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N&H TOPLINE: International research centers expandN&H TOPLINE: International research centers expand

University of Guelph to open advanced swine education center; New Zealand creates southern dairy hub.

Tim Lundeen 1

July 14, 2017

4 Min Read
N&H TOPLINE: International research centers expand
New Zealand Southern Dairy HubAgResearch New Zealand.

In Ontario, the University of Guelph’s Ridgetown Campus will soon be home to one of the most advanced swine learning facilities in Canada.

The 6,600 sq. ft. Swine Education Centre will open this fall at Ridgetown, Ont., offering training and education for agriculture and veterinary technology students and industry producers.

The $500,000 project is funded mostly by the Ontario Ministry of Agriculture, Food & Rural Affairs through the Agricultural Research Institute of Ontario, with Ontario Pork contributing 20% of the budget.

“It will feature state-of-the-art technology with a precision sow feeding system and a high-tech data recording system,” said Ridgetown Campus director Ken McEwan. “Each semester, agriculture diploma students will have a significant number of experiential learning opportunities in the new facility, learning about the day-to-day operations and most recent production practices.”

The facility will house up to 150 animals. It will be used by about 300 students each year for studying courses such as livestock systems, animal science, pork production and animal health.

The center will accommodate up to 30 learners at a time in a biosecure viewing area.

“We are grateful to our partners in government and at Ontario Pork for their exceptional contributions to this important project,” said Malcolm Campbell, University of Guelph vice-president (research), at the launch event.

“This center will help students learn the most recent innovations in pork production and animal welfare while providing insights and expertise to innovative and hard-working farmers and pork producers,” Campbell added.

The facility will also offer education on leading swine production practices for the general public.

The new facility has been constructed to meet codes set by the National Farm Animal Care Council and standards of the University of Guelph Animal Care Committee.

The University of Guelph also recently announced plans for a beef research facility in Elora, Ont.


Southern Dairy Hub

A world-class Southern Dairy Hub was formally opened July 14 in New Zealand, marking a new era for dairy farming supported by research in the deep south.

About 200 dairy farmers and supporters gathered to celebrate the opening of the cutting-edge research and demonstration farm near Invercargill, New Zealand.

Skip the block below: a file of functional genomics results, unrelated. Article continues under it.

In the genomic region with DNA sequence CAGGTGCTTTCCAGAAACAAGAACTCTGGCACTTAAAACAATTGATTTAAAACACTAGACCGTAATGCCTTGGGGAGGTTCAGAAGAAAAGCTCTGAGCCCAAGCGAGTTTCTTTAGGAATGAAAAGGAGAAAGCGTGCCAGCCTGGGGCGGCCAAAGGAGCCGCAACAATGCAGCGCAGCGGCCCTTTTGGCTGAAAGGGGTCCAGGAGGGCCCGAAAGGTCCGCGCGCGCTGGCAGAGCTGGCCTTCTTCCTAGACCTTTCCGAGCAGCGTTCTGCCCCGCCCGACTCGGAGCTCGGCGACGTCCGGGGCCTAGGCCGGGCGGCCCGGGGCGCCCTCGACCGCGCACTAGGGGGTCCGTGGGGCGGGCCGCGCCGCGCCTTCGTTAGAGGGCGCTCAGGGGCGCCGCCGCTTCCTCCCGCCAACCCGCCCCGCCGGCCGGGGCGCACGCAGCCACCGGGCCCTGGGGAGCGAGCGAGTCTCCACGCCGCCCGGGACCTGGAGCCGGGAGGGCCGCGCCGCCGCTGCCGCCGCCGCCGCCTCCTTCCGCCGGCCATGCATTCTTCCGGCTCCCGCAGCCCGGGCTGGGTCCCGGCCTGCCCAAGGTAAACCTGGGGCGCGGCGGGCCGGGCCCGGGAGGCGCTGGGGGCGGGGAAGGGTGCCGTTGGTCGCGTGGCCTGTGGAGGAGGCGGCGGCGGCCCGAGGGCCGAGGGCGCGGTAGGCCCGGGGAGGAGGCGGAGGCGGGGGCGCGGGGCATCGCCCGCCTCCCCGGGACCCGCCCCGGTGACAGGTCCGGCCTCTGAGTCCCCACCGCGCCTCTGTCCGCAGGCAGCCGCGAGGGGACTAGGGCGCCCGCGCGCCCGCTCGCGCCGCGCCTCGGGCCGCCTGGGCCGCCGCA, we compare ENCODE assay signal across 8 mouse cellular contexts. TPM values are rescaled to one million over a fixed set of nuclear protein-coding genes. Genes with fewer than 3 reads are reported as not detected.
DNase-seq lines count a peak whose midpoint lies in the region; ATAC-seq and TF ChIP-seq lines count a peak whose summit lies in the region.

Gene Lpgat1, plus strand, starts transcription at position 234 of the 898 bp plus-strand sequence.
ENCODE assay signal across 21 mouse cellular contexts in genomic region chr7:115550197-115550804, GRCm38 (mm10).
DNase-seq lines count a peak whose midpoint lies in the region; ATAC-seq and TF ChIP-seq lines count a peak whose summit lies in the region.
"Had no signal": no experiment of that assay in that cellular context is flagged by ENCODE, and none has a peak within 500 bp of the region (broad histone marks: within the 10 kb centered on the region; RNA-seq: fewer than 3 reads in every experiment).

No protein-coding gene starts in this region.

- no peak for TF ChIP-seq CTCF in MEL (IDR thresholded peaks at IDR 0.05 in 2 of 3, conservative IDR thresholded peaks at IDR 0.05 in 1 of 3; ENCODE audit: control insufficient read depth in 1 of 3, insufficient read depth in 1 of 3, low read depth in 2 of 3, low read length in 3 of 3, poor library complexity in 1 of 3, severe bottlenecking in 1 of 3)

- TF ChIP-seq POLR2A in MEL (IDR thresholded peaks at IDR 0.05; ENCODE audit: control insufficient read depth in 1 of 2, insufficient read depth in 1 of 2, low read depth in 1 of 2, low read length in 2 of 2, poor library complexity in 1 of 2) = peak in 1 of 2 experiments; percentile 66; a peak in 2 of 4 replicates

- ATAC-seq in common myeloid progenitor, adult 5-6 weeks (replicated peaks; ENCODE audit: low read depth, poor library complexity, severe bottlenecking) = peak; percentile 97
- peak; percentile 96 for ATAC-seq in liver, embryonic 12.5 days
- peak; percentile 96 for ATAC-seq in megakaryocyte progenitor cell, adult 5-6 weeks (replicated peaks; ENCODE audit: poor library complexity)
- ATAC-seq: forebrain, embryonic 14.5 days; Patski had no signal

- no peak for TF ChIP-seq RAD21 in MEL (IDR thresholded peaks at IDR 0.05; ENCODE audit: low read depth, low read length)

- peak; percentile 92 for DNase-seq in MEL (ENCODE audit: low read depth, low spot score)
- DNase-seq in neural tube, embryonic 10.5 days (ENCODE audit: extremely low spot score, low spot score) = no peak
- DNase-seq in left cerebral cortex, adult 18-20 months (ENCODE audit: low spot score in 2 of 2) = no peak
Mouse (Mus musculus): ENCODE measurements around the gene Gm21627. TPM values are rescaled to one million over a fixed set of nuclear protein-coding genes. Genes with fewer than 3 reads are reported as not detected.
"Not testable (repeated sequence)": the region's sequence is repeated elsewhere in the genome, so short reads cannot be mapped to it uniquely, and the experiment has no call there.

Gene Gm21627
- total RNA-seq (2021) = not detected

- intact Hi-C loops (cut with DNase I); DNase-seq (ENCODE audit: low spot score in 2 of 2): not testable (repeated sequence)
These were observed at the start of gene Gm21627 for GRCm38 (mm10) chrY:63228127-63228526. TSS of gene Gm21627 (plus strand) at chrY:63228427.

Local farmers and businesses in the surrounding regions of New Zealand invested $1.25 million in the hub through the Southern Dairy Development Trust, and principal shareholders DairyNZ and AgResearch have invested $5 million each.

Conversion of the 349-hectare property began in November 2016, and the hub is now in operation with research underway.

Southern Dairy Hub chair Maurice Hardie said the opening is an important milestone for the region and New Zealand.

“Carrying out research in the southern region’s climate and soil types will be invaluable. We’re excited that research is now underway to drive better farming practices, environmental initiatives and increased efficiency on farm,” Hardie said.

The first research trial is comparing the feed regimes of cows on fodder beets with those on kale.

Research to validate DairyNZ’s Forage Value Index (FVI), a ranking system for ryegrass cultivars, has also started. The study will compare the performance of high and low FVI ranked perennial ryegrass cultivars under realistic dairy farm management conditions. The pastures have been sown and measurements will begin in spring.

DairyNZ chief executive Dr. Tim Mackle said Southland and Otago are very important regions for dairying in New Zealand.

“DairyNZ is investing in the hub to help dairy farmers and communities identify the best options for profitable, competitive and sustainable dairying. The future is all about fixing real challenges with real solutions, and that’s where the science at the Southern Dairy Hub is crucial.”

AgResearch chief executive Tom Richardson said the hub will be part of a network of high quality new science facilities across New Zealand that support the land-based industries. AgResearch is also investing in new joint facilities with partners in Lincoln and Palmerston North, while maintaining its important presence at its Invermay campus near Mosgiel, New Zealand.

“We looked at the map and saw a gap in our capability in the deep south, and the huge benefits that permanent, purpose-built research facilities in southern conditions could provide. Working alongside local farmers also makes good sense so that the scientists are doing research that is relevant to the local needs,” Richardson said.

“With the challenge of growing the value of New Zealand’s agricultural exports, while preserving and enhancing the environments we farm in, there has never been a greater need to invest in quality science. That’s what we will see here at the Southern Dairy Hub, and other new facilities,” he added.

The next phase of development at the hub is an agribusiness center to provide facilities for training, education and farmer events, as well as office spaces. A sponsor is being sought.

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